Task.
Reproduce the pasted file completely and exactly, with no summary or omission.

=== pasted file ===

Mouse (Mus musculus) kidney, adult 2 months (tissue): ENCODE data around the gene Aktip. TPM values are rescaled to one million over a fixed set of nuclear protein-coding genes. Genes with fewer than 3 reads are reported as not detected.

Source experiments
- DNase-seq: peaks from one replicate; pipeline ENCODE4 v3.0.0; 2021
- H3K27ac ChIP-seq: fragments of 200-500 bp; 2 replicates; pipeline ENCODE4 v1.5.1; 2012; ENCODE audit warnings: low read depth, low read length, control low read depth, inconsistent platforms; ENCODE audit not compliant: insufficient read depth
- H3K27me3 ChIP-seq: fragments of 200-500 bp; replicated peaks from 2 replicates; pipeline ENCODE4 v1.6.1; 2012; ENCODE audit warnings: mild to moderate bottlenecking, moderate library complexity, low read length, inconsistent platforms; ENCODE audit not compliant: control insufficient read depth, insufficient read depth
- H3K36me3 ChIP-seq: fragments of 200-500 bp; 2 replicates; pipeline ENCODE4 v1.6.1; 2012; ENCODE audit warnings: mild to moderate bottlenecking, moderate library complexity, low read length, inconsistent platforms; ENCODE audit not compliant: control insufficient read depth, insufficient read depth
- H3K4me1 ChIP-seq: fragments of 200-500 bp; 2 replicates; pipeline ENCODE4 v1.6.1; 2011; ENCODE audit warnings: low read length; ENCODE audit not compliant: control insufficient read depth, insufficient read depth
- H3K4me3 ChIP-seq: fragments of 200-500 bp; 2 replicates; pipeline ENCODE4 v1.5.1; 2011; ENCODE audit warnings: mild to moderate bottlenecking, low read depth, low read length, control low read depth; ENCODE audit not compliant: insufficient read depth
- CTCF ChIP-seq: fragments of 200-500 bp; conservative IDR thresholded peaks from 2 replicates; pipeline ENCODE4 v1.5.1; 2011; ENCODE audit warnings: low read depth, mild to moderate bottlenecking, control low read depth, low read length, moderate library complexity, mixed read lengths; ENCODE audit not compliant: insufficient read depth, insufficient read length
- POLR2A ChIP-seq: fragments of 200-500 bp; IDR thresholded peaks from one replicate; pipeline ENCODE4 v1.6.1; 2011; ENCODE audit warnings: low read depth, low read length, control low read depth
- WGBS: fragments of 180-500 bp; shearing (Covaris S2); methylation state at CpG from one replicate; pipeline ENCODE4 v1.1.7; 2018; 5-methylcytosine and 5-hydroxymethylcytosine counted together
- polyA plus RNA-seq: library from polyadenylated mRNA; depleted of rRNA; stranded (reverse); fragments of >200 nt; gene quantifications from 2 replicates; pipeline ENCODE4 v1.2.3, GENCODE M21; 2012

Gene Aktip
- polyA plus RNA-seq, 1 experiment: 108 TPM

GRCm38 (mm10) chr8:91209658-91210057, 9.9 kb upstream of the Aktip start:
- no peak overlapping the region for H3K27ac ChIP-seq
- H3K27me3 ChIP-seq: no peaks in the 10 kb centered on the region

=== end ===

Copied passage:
Mouse (Mus musculus) kidney, adult 2 months (tissue): ENCODE data around the gene Aktip. TPM values are rescaled to one million over a fixed set of nuclear protein-coding genes. Genes with fewer than 3 reads are reported as not detected.

Source experiments
- DNase-seq: peaks from one replicate; pipeline ENCODE4 v3.0.0; 2021
- H3K27ac ChIP-seq: fragments of 200-500 bp; 2 replicates; pipeline ENCODE4 v1.5.1; 2012; ENCODE audit warnings: low read depth, low read length, control low read depth, inconsistent platforms; ENCODE audit not compliant: insufficient read depth
- H3K27me3 ChIP-seq: fragments of 200-500 bp; replicated peaks from 2 replicates; pipeline ENCODE4 v1.6.1; 2012; ENCODE audit warnings: mild to moderate bottlenecking, moderate library complexity, low read length, inconsistent platforms; ENCODE audit not compliant: control insufficient read depth, insufficient read depth
- H3K36me3 ChIP-seq: fragments of 200-500 bp; 2 replicates; pipeline ENCODE4 v1.6.1; 2012; ENCODE audit warnings: mild to moderate bottlenecking, moderate library complexity, low read length, inconsistent platforms; ENCODE audit not compliant: control insufficient read depth, insufficient read depth
- H3K4me1 ChIP-seq: fragments of 200-500 bp; 2 replicates; pipeline ENCODE4 v1.6.1; 2011; ENCODE audit warnings: low read length; ENCODE audit not compliant: control insufficient read depth, insufficient read depth
- H3K4me3 ChIP-seq: fragments of 200-500 bp; 2 replicates; pipeline ENCODE4 v1.5.1; 2011; ENCODE audit warnings: mild to moderate bottlenecking, low read depth, low read length, control low read depth; ENCODE audit not compliant: insufficient read depth
- CTCF ChIP-seq: fragments of 200-500 bp; conservative IDR thresholded peaks from 2 replicates; pipeline ENCODE4 v1.5.1; 2011; ENCODE audit warnings: low read depth, mild to moderate bottlenecking, control low read depth, low read length, moderate library complexity, mixed read lengths; ENCODE audit not compliant: insufficient read depth, insufficient read length
- POLR2A ChIP-seq: fragments of 200-500 bp; IDR thresholded peaks from one replicate; pipeline ENCODE4 v1.6.1; 2011; ENCODE audit warnings: low read depth, low read length, control low read depth
- WGBS: fragments of 180-500 bp; shearing (Covaris S2); methylation state at CpG from one replicate; pipeline ENCODE4 v1.1.7; 2018; 5-methylcytosine and 5-hydroxymethylcytosine counted together
- polyA plus RNA-seq: library from polyadenylated mRNA; depleted of rRNA; stranded (reverse); fragments of >200 nt; gene quantifications from 2 replicates; pipeline ENCODE4 v1.2.3, GENCODE M21; 2012

Gene Aktip
- polyA plus RNA-seq, 1 experiment: 108 TPM

GRCm38 (mm10) chr8:91209658-91210057, 9.9 kb upstream of the Aktip start:
- no peak overlapping the region for H3K27ac ChIP-seq
- H3K27me3 ChIP-seq: no peaks in the 10 kb centered on the region